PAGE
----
Screening Tests for Women

Screening tests are designed to detect hidden disease in otherwise healthy people. Which ones you should have aren't set in stone—experts often disagree on when to start having screening tests, how often they should be performed, and when to stop.

A good guide comes from the United States Preventive Services Task Force, an independent panel of experts. Its recommendations help define high-quality preventive health care for Americans.

Keep in mind that the benefits and risks of screening tests and procedures change as you get older. Your doctor can help you tailor the recommendations below based on your goals of care, personal and family health history, age, and life expectancy.

Test

Recommendation

Blood pressure

Have your blood pressured at least every once every two years if it is in the healthy range (under 120/80) or once a year if it is above normal (between 120/80 and 139/89).

Bone density

Get this test at least once at age 65 or after. Talk to your doctor or nurse about getting tested if you’re younger than 65 and about repeat testing.

Breast cancer

Mammography every two years for women ages 50-74. If you are 75 or older, ask your doctor or nurse if you need to continue having mammograms.

Cervical cancer

A Pap test is recommended every three years for women 21-65 who have a cervix. At age 30 a pap test and HPV test every 5 years is an option. If you are 65 or older, ask your doctor or nurse if you need to keep having Pap tests.

Colorectal cancer

Recommended for women ages 50-75. Talk to your doctor about which screening test, (fecal occult blood testing, sigmoidoscopy, or colonoscopy) or combination of tests, is best for you and how often you need it and if you should continue having these tests after 75.

Diabetes screening

Get tested for diabetes if your blood pressure is higher than 135/80 or if you take medicine for high blood pressure.

HIV/AIDS

Get tested for HIV/AIDS at least once after age 20, or earlier if you are at high risk for being infected by the human immunodeficiency virus. Discuss further testing with your doctor.

Lipid profile (total cholesterol, LDL, HDL, and triglycerides)

Starting at age 20, women at increased risk for developing heart disease should have regular cholesterol tests.

Lung cancer

Annual testing with low-dose computed tomography between ages 55 and 80 if you have smoked the equivalent of a pack a day for 30 years and currently smoke or have quit within the past 15 years.

Sexually transmitted infections (Chlamydia, gonorrhea, syphilis)

Get tested for chlamydia yearly through age 24 if you are sexually active or pregnant. After age 25, get tested for chlamydia and other sexually transmitted diseases if you are at increased risk for getting a sexually transmitted infection.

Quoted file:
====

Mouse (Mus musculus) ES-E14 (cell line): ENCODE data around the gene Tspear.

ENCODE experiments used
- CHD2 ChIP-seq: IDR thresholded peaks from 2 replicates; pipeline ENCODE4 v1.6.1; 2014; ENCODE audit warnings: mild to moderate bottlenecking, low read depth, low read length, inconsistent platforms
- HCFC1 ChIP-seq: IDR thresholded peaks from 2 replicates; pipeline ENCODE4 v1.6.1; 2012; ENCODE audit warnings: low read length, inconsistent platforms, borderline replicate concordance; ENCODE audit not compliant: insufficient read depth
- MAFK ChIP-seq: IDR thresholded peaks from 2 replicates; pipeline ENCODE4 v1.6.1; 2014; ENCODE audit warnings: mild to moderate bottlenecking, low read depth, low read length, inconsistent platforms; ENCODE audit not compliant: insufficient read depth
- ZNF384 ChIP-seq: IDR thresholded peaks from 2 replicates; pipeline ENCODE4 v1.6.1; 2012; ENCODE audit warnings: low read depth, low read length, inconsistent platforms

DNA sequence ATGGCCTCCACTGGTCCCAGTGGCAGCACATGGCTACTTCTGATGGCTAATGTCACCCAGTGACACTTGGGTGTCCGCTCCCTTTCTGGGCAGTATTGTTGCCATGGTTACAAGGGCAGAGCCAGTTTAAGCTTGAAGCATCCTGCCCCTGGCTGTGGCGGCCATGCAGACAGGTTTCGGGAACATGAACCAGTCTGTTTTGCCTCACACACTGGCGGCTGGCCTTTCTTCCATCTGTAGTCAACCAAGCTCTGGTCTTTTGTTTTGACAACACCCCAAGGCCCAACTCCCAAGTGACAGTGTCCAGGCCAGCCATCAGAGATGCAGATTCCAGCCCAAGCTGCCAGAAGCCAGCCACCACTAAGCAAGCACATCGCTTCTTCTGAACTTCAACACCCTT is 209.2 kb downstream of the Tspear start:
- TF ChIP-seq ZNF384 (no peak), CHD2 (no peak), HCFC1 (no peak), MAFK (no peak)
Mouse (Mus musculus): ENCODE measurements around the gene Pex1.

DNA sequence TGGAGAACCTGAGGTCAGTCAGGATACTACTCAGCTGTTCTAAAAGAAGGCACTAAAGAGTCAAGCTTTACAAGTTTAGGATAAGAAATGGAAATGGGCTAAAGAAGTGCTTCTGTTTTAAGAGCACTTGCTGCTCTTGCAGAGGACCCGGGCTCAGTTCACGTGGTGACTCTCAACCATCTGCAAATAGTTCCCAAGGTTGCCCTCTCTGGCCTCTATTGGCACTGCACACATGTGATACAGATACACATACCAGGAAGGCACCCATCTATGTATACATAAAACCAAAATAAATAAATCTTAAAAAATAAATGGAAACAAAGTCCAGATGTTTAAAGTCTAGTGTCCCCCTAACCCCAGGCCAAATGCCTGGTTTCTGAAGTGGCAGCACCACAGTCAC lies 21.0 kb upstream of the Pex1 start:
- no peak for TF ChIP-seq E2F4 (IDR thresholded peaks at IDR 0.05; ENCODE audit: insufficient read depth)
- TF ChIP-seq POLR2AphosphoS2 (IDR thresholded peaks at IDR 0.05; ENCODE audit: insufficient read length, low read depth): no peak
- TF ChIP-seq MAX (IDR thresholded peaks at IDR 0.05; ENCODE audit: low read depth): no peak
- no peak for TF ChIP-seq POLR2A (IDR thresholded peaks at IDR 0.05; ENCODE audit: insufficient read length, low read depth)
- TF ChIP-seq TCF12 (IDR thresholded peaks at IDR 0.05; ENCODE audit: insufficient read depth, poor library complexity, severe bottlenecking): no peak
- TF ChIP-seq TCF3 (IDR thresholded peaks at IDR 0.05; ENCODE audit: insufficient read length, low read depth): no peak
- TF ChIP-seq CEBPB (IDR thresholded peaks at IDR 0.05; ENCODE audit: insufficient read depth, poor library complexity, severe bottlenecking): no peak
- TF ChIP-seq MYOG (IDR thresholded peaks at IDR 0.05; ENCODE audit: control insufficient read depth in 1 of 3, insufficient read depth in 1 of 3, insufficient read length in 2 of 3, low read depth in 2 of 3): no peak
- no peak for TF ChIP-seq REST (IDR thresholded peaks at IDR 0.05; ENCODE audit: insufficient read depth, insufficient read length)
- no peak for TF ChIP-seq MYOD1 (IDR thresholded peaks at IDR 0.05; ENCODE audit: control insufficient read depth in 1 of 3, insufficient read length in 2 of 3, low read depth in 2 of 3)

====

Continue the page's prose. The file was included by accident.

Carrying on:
Screening Tests for Women Articles

Carotid Ultrasound (Carotid Doppler)

A Carotid ultrasound shows the amount of blood flow in the carotid arteries, the major blood vessels to the brain located on either side of your neck. With this imaging technique, your doctor can see if there is any narrowing of your carotid arteries because of cholesterol deposits or some other problem. This test is often used to evaluate people who have had a stroke or who might be at high risk for one because of reduced blood flow in the carotid arteries. (Locked) More »

Chest X-Ray

Dense structures, such as bone, appear white on the x-ray films because they absorb many of the x-ray beams and block them from reaching the plate. Hollow body parts, such as lungs, appear dark because x-rays pass through them. Back x-rays and chest x-rays are among the most common conventional x-ray tests. You should not have an x-ray if you're pregnant unless the risk is considered and special precautions are taken, because radiation can be harmful to a developing fetus. A chest x-ray provides black-and-white images of your lungs, ribs, heart, and diaphragm. (Locked) More »

Prostate-Specific Antigen Blood Test (PSA Test)

The prostate-specific antigen blood test (PSA test) is a screening test. It measures the amount of prostate-specific antigen (PSA) in a man's blood. PSA is a chemical made by the prostate. The prostate is a sex gland located near a man's bladder. It produces the fluid in semen. PSA levels normally increase as a man ages. But a higher-than-normal PSA level can be one clue that cancer has developed in the prostate gland. However, high levels of PSA also can be found in other conditions that are noncancerous. These include prostatitis (inflammation of the prostate) and benign prostatic hyperplasia (BPH), an enlargement of the prostate that affects many older men. (Locked) More »